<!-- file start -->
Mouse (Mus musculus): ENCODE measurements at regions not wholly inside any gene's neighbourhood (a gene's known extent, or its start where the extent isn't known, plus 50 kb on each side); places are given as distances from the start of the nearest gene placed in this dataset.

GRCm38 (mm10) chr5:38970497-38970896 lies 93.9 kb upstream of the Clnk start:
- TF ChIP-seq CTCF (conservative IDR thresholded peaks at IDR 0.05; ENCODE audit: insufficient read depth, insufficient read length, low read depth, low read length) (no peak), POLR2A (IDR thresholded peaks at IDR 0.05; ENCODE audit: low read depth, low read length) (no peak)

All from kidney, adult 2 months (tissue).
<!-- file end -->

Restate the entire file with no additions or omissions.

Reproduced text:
Mouse (Mus musculus): ENCODE measurements at regions not wholly inside any gene's neighbourhood (a gene's known extent, or its start where the extent isn't known, plus 50 kb on each side); places are given as distances from the start of the nearest gene placed in this dataset.

GRCm38 (mm10) chr5:38970497-38970896 lies 93.9 kb upstream of the Clnk start:
- TF ChIP-seq CTCF (conservative IDR thresholded peaks at IDR 0.05; ENCODE audit: insufficient read depth, insufficient read length, low read depth, low read length) (no peak), POLR2A (IDR thresholded peaks at IDR 0.05; ENCODE audit: low read depth, low read length) (no peak)

All from kidney, adult 2 months (tissue).